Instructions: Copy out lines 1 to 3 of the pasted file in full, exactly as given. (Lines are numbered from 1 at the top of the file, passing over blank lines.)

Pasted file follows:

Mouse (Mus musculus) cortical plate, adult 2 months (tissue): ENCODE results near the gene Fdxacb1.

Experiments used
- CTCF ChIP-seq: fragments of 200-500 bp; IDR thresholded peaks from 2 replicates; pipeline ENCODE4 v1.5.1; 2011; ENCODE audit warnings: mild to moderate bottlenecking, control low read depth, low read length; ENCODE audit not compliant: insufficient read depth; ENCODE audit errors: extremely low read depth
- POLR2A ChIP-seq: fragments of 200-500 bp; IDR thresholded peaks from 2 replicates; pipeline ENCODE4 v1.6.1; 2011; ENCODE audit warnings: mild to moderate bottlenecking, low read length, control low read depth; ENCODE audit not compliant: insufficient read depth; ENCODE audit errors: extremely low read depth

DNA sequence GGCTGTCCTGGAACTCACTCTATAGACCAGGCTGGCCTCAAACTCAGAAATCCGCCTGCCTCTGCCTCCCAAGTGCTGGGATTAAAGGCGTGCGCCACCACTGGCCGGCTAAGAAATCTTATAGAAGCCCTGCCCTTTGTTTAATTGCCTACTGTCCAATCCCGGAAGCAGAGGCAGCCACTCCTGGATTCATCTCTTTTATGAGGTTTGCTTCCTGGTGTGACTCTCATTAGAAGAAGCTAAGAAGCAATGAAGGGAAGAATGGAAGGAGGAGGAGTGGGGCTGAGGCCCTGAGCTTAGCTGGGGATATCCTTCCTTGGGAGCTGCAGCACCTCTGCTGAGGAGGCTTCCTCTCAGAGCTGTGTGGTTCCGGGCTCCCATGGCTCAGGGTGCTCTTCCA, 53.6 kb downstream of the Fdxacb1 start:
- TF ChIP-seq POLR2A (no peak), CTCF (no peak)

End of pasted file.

Mouse (Mus musculus) cortical plate, adult 2 months (tissue): ENCODE results near the gene Fdxacb1.

Experiments used
- CTCF ChIP-seq: fragments of 200-500 bp; IDR thresholded peaks from 2 replicates; pipeline ENCODE4 v1.5.1; 2011; ENCODE audit warnings: mild to moderate bottlenecking, control low read depth, low read length; ENCODE audit not compliant: insufficient read depth; ENCODE audit errors: extremely low read depth